Escondido, CA

City Council looks at new Grape Day Park concept

Concept of a possible Grape Day park expansion, including a new library. The map was created by architect Ken Erickson.

Concept of a possible Grape Day park expansion, including a new library. The map was created by architect Ken Erickson.

The Escondido City Council October 19 directed Manager Graham Mitchell and city staff to further explore the feasibility of relocating and expanding the Escondido Public Library within an envisioned expansion of Grape Day Park and to issue a Request for Qualifications (RFQ) to public/private partnership companies with New Market Credit experience.

Note: The New Markets Tax Credit Program was created as part of the Community Renewal Tax Relief Act of 2000. Its goal is to energize revitalization efforts of low-income and impoverished communities. The NMTC program provides tax incentives for entities that invest in low income communities and people. The concept was birthed in the 1990s when various foundations and think tanks worked to sell the idea of using business oriented programs to create wealth and jobs in poorer cities.

The staff report followed up on the March 23 meeting when the council directed staff to do a feasibility study on relocating the library to Grape Day Park.

Mitchell presented the staff’s Power- Point report. Loretta McKenney, director of library and community services, was on hand to answer questions.

Mitchell reported that staff identified two feasible locations for the new library— one within the current Grape Day Park boundary and the other in an envisioned expansion of Grape Day Park.

In 2010 the council began exploring expanding the existing library. This culminated in a presentation in 2013 in which a 73,000 square foot library was submitted for consideration.

Following board direction in March of this year, staff has been working on two sites. One, within the existing envelope of Grape Day Park and, utilizing the right of way the city has on Woodward, would build the library towards the California Center for the Arts, Escondido (CCAE). “We control the land,” said Mitchell. “It’s flat.” The land contains no contamination that the city would have to mitigate.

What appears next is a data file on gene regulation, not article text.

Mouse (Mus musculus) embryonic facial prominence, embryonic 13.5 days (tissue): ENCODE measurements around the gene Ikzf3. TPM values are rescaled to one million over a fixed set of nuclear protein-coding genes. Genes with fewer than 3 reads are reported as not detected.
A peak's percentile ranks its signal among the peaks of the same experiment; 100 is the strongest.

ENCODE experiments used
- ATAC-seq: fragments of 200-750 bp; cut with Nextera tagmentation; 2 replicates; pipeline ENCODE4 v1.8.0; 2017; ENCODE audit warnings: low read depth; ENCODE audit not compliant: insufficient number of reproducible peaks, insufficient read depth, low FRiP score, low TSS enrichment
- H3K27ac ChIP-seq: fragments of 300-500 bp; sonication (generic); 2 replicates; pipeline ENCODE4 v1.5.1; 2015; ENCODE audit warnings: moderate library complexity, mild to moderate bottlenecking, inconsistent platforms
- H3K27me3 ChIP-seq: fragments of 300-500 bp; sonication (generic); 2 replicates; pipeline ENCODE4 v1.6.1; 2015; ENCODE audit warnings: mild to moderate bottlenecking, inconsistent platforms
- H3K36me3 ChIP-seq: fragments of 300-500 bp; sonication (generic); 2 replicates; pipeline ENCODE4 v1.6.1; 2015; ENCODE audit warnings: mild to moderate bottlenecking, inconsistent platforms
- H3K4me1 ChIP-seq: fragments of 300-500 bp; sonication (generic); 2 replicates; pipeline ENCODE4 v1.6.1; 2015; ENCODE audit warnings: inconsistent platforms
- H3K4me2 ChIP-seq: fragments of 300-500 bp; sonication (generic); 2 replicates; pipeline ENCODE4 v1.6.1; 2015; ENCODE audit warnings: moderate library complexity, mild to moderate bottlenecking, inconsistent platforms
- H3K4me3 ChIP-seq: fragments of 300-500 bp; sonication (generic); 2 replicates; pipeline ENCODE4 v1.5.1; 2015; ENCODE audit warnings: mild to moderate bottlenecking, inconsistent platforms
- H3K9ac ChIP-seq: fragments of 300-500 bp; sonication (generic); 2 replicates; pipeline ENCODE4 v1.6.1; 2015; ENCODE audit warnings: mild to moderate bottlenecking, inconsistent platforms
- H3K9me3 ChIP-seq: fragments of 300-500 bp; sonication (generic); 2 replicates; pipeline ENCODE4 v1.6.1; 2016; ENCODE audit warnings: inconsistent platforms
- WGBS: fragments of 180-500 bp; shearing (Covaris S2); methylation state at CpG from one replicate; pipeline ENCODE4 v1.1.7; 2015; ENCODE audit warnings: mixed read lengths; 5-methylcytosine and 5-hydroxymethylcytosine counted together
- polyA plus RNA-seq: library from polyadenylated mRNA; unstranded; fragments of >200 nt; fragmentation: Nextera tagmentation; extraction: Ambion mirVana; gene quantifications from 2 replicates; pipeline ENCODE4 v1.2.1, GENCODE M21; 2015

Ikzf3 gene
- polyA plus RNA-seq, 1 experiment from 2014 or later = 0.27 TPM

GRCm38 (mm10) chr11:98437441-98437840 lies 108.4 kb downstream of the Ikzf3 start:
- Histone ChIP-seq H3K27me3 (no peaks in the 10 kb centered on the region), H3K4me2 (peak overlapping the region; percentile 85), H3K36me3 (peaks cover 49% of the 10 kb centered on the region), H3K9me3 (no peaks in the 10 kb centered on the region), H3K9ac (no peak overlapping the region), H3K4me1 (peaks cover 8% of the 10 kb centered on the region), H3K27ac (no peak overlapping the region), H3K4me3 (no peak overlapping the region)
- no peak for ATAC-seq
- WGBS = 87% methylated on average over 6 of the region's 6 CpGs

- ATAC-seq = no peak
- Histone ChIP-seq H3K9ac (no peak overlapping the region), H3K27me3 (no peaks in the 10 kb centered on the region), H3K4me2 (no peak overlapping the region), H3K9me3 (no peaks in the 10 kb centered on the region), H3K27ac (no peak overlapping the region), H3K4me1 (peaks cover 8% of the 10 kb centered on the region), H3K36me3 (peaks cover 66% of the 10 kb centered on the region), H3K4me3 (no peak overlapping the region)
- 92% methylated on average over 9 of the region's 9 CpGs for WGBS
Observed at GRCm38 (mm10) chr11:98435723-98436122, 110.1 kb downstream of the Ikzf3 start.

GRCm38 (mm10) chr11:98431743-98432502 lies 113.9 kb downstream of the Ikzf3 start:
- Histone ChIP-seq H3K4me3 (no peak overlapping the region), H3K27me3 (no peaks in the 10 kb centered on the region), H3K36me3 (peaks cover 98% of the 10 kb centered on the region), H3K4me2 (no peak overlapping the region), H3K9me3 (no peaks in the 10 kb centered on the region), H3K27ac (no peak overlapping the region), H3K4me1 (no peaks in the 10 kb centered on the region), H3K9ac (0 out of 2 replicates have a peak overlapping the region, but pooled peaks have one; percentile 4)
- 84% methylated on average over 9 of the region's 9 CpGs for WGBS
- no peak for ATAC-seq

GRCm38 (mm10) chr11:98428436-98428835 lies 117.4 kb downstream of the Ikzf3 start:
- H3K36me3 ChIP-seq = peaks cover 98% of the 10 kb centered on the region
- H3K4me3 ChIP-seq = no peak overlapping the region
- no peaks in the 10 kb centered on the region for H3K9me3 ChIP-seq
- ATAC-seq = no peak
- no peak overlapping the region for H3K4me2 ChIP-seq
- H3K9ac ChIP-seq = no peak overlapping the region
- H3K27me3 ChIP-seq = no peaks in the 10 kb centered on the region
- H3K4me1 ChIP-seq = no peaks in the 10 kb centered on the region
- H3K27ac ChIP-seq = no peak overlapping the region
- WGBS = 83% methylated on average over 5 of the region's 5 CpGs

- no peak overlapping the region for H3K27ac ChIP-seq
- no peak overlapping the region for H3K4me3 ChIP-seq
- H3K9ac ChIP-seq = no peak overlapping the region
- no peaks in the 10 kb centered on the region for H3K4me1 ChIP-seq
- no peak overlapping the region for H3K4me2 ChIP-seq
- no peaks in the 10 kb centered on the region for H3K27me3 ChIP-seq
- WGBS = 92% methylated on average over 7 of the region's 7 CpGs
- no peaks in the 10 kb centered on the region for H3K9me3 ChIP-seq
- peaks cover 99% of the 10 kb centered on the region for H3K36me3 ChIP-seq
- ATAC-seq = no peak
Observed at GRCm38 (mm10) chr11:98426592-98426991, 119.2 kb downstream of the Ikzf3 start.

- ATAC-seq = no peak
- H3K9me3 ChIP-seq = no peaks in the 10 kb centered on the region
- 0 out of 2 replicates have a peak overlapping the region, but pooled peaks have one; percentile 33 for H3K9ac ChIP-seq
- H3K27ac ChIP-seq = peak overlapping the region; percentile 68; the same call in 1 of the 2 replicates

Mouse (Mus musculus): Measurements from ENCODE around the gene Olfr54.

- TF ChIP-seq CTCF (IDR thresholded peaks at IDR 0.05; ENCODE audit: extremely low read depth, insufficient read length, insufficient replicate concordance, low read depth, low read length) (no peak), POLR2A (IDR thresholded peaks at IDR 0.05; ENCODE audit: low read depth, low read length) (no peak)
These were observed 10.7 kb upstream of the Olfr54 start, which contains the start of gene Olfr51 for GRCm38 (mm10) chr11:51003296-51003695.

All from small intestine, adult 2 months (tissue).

The second site would involve relocating some businesses, purchasing private land, and would be located near the intersection of Washington & Escondido Boulevard.

“As we studied the possibility of this,” said Mitchell, “It married closely with the conversation that occurred in March 23, in which Ken Erickson’s plan was mentioned.”

Erickson, a local architect, developed the plan that is reproduced on the front page.

“What staff liked about Site 2,” said Mitchell, “was its ability to become transformative for the whole area. Site 1 would not really fit with what’s going on with the concept of what the library could be. Site 2 is across the street from tired commercial that has the ability for redevelopment, and could create an economic engine. It could become a transformative project for the city.”

Site 1 has no contamination problems. Contamination from a former gas station has been cleaned up. At Site 2 there is a closed leaking underground tank, and an upstream plume from a leaking tank. Both would need to be addressed if a project was to happen there, he said.

The fiscal ability of the city to pay for such a project will be the deciding factor. “The size drives the construction cost. We talked about the right size of the library,” said Mitchell, noting that everyone agreed they want to build a Next Generation Library.

“We didn’t want to present a 20th century library being built in the 21st century,” he said. They talked to high school and college students, to library patrons and the leadership of library organizations to get their ideas about what is lacking in the current library and should be present in a future library.

In the course of that study they concluded that the library’s footprint could be reduced from 77,000 SF, allowing more open space. “Once we had the size, we looked at development costs,” said Mitchell.

They obtained Erickson’s input on costs, and researched similar sized libraries to make sure the costs were on target.

Interestingly, both sites come in around the same amount of money required. Site 1 would require no land acquisition, no eminent domain, just site development. Its challenge is that it would eat up existing parking along Escondido Boulevard, so it would need a parking structure with some underground parking. It comes in at about $54 million.

Site 2 wouldn’t need a parking structure but, because it would expand the park’s footprint through land acquisition, would pencil out at about the same, give or take a million: $54.5 million to $56 million.

“We also looked at funding sources,” said Mitchell. “We asked: is this project feasible.” He noted that the city would probably be able to realize $2.5 million from selling the site of the existing library. “If there is a right partnership we could attract twenty percent of the cost in new market tax credits.”

The 2013 study had suggested a bond measure of up to $39 million. “We believe that the cost of moving the library would only be a small percentage bigger. We believe that this is a fiscally viable opportunity. Both sites have similar costs. We believe that with appropriate leveraging, twenty-five percent could come from non-taxable sources.”